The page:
Work Without a Work Permit
Canada welcomes hundreds of thousands of temporary foreign workers each year. A number of situations may occur when an individual can perform work in Canada without needing to secure a Temporary Work Permit.
This comprehensive CanadaVisa page provides you with an overview of how this can be achieved.
Foreign workers tend to need Canadian work permits, but there are exceptions. Navigate the menu below to learn everything you need to know on working in Canada on a temporary basis.
An individual who is eligible to work without a work permit may still require a Temporary Resident Visa to enter Canada on a temporary basis.
The following scenarios have been identified as instances where foreign nationals may perform work in Canada without a work permit:
- Business Visitors
- Foreign Representatives and their Family Members
- Military Personnel
- Foreign Government Officers
- American Cross-Border Maritime Law Enforcement Officers
- In-Flight Security Officers
- On-Campus Employment
- Performing Artists
- Athletes and Team Members
- News Reporters, Media Crews
- Public Speakers
- Convention Organizers
- Judges, Referees, and Similar Officials
- Examiners and Evaluators
- Expert Witnesses and Investigators
- Health Care Students
- Civil Aviation Inspectors
- Aviation or Accident Investigators
- Emergency Service Providers
- Implied Status
This broad category facilitates entry for individuals who engage in business or trade activities in Canada but will not enter the Canadian labour market. There are a number of subdivisions under this category, but all business visitors must meet the following general criteria:
- There must be no intent to enter the Canadian labour market (there will be no gainful employment in the country);
- The worker’s activity in Canada must be international in scope (it is assumed that a business visitor will engage in cross-border activity of some sort);
- For business visitors in Canada working for a foreign employer, the following criteria are assumed:
- The primary source of the worker’s compensation is outside of Canada
- The principal place of employment is located outside of Canada
- The employer’s profits are accrued outside of Canada
When traveling to Canada, business visitors should be prepared to present immigration officials with documentation that attests to their desired status in Canada. This documentation will vary on a case-by-case basis. Often, items such as a letter of support from a parent company or letter of invitation from a Canadian company can help to bolster one’s likelihood of acceptance as a business visitor.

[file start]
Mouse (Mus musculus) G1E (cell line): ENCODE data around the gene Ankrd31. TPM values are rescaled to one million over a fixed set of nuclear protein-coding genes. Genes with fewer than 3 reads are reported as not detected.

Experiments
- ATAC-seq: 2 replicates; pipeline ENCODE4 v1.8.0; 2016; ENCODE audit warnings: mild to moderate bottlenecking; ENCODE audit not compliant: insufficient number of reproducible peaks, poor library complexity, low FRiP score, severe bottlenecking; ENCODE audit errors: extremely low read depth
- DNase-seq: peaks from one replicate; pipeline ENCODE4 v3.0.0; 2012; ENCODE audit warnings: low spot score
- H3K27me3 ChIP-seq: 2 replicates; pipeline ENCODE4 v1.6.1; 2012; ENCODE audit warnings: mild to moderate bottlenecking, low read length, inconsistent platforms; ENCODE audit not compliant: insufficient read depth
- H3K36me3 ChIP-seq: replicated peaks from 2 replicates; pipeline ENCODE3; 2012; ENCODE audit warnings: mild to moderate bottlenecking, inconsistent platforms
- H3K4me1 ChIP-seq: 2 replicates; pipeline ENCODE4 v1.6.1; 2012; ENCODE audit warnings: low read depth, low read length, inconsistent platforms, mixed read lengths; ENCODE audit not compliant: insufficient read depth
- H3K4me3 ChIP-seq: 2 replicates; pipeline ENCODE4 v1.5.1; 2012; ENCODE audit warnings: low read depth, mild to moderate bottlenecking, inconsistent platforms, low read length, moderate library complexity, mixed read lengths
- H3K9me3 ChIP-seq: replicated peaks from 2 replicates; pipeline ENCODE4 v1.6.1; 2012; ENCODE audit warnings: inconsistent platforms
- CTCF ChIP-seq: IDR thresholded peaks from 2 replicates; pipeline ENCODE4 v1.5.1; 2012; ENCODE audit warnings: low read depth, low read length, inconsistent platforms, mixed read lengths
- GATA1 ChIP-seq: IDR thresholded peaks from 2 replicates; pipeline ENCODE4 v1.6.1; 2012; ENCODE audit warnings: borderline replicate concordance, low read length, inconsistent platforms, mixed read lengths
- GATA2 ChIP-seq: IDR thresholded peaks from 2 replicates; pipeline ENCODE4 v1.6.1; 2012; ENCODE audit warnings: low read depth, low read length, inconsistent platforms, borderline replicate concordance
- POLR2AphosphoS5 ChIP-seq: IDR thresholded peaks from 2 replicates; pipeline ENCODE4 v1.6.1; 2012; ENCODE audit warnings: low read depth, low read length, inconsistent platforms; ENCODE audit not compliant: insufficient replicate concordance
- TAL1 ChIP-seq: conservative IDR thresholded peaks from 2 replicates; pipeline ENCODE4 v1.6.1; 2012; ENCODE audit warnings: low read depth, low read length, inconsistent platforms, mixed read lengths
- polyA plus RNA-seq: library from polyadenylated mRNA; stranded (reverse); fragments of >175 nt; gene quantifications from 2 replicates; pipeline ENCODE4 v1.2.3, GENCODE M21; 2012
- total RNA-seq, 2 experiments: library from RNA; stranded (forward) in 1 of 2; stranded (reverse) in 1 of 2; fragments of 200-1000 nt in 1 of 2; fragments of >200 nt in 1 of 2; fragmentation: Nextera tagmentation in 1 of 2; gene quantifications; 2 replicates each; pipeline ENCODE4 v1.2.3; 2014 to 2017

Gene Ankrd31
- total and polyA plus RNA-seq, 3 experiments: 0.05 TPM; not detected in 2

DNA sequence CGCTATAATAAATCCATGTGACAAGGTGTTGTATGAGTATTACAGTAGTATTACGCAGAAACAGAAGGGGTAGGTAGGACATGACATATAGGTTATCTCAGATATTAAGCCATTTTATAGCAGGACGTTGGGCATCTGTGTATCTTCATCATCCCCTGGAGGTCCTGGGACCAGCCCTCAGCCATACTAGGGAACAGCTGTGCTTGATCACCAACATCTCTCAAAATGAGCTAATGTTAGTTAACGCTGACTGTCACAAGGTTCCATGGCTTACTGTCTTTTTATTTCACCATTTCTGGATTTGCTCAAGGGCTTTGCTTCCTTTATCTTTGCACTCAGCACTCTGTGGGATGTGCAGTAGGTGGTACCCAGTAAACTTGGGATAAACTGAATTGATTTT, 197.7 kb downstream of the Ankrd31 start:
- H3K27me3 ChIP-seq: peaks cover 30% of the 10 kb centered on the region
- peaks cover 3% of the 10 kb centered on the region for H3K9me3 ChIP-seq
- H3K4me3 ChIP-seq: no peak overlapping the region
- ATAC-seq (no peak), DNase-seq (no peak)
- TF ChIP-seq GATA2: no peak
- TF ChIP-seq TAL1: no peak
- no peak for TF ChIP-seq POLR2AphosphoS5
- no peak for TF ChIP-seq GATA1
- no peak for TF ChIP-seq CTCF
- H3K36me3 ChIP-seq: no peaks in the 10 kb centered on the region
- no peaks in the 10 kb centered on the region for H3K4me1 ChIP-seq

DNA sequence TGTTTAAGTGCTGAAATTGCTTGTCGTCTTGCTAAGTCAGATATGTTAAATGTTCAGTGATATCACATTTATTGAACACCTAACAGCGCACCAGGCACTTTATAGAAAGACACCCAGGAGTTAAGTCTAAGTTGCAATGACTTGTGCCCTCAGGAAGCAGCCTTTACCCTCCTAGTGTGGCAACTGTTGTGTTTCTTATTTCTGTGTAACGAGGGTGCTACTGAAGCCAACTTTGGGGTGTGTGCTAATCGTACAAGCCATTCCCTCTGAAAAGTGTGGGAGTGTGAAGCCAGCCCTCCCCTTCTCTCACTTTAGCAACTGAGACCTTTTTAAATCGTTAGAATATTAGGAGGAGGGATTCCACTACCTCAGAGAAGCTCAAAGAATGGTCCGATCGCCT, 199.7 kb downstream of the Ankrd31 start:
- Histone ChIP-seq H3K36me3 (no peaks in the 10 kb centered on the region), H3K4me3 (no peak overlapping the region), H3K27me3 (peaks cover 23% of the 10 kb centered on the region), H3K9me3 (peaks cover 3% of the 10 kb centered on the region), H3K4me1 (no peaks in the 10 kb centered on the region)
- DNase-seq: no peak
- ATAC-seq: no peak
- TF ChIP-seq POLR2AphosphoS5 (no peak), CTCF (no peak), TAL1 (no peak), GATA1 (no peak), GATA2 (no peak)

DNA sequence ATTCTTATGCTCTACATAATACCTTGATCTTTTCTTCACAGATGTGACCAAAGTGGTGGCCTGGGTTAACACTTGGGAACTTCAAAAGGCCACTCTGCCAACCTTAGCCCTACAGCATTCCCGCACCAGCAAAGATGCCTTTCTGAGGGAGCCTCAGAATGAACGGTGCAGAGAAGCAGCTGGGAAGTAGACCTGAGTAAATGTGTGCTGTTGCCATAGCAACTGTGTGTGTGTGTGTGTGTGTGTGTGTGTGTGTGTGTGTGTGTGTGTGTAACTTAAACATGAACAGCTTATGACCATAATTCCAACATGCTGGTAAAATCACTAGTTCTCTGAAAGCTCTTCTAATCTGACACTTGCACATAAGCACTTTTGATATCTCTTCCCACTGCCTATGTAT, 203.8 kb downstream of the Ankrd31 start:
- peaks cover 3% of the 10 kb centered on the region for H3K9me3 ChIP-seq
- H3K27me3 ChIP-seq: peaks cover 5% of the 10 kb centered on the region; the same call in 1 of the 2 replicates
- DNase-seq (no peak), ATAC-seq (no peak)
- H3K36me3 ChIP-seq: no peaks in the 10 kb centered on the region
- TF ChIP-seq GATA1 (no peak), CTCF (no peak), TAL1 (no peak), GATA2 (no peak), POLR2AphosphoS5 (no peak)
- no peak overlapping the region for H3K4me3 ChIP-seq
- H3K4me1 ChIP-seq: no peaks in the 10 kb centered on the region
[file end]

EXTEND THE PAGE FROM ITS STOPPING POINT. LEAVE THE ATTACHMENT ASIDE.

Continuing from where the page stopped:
Business visitors may fall into the following sub-categories:
After Sales Service
After-sales service providers may come to Canada to repair, service, supervise installers, and set up and test commercial or industrial equipment. Such services must be detailed in the contract of sale for the equipment in Canada. Individuals coming to Canada to train prospective users or maintenance staff in the operation of specialized equipment may also fall under this category.
Board of Directors Meetings
Members of a board of directors who must enter Canada to attend a meeting are eligible to do so as business visitors. Though these individuals may be remunerated for their time in Canada, this does not constitute entry into the Canadian labour market.
Employees of Short-Term Temporary Residents
Individuals who are employed in a personal capacity, on a full-time basis, by temporary residents in Canada may be considered business visitors. An example of professions that may be eligible under this category include domestic servants, personal assistants or live-in caregivers. If the short-term temporary resident, and subsequently their employee(s), extends their stay past 6 months, a Labour Market Impact Assessment and Work Permit may need to be secured for the employee(s).
Employees of Foreign Companies Contracting Canadian Companies
Situations arise in which foreign companies contract Canadian companies to provide services in Canada. In such a situation, the foreign company may wish to send one or more employees to Canada to ensure that the work is being carried out in a way that pleases the foreign company.
If an employee of a foreign company is sent to Canada for this purpose, they may be considered a business visitor provided they fulfill the following criteria:
- They remain an employee of the foreign company;
- They remain on the payroll of the foreign company;
- The foreign company remains the beneficiary of the employee’s efforts; and
- The foreign company’s principal place of business remains outside of Canada.
A business visitor in this category may remain in Canada for up to two years.
Foreign Representatives and their Family Members